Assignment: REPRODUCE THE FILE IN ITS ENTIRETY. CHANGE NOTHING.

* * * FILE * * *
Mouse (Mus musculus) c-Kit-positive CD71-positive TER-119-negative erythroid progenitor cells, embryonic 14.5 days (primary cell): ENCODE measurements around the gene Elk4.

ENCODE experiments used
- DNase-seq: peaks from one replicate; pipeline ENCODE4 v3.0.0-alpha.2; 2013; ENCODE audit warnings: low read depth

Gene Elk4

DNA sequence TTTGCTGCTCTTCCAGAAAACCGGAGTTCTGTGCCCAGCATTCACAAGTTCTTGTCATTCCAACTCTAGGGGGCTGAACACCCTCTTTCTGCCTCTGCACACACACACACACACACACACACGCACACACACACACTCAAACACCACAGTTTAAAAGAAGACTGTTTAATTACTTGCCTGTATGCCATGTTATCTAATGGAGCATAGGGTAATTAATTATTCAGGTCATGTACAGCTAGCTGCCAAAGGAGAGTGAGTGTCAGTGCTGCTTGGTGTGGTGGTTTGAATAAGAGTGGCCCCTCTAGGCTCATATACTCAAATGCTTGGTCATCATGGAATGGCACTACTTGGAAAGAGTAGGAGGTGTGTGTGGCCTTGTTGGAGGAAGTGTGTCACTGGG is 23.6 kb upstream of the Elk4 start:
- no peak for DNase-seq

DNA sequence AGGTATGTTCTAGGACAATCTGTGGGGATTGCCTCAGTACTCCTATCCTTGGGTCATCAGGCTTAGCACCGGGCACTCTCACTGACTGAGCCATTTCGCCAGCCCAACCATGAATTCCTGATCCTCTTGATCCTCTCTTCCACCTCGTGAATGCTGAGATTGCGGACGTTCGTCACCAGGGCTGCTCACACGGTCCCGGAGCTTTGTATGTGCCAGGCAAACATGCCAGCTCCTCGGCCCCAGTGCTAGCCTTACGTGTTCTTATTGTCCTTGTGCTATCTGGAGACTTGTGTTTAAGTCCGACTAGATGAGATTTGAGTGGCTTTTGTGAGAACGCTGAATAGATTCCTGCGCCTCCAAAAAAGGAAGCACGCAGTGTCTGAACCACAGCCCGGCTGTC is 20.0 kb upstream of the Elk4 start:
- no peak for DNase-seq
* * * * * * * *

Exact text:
Mouse (Mus musculus) c-Kit-positive CD71-positive TER-119-negative erythroid progenitor cells, embryonic 14.5 days (primary cell): ENCODE measurements around the gene Elk4.

ENCODE experiments used
- DNase-seq: peaks from one replicate; pipeline ENCODE4 v3.0.0-alpha.2; 2013; ENCODE audit warnings: low read depth

Gene Elk4

DNA sequence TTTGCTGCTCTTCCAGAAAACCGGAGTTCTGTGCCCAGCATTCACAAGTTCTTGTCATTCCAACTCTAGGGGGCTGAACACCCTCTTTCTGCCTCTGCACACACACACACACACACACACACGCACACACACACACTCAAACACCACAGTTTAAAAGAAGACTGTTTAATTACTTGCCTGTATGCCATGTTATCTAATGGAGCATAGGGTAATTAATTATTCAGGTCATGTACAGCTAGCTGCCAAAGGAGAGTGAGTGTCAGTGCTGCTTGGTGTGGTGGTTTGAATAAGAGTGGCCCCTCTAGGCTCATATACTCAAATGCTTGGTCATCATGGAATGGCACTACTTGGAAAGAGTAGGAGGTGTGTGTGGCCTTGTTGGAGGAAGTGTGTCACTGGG is 23.6 kb upstream of the Elk4 start:
- no peak for DNase-seq

DNA sequence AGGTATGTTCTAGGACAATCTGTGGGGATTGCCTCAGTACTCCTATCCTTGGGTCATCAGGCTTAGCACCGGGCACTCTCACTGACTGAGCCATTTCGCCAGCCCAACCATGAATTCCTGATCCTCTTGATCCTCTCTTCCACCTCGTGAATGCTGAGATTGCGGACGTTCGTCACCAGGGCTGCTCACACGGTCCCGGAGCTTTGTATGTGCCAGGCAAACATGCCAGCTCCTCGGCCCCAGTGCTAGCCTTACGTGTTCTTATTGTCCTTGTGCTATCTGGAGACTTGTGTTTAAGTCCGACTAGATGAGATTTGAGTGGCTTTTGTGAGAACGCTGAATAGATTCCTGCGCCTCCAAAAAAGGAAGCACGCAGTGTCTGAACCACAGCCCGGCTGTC is 20.0 kb upstream of the Elk4 start:
- no peak for DNase-seq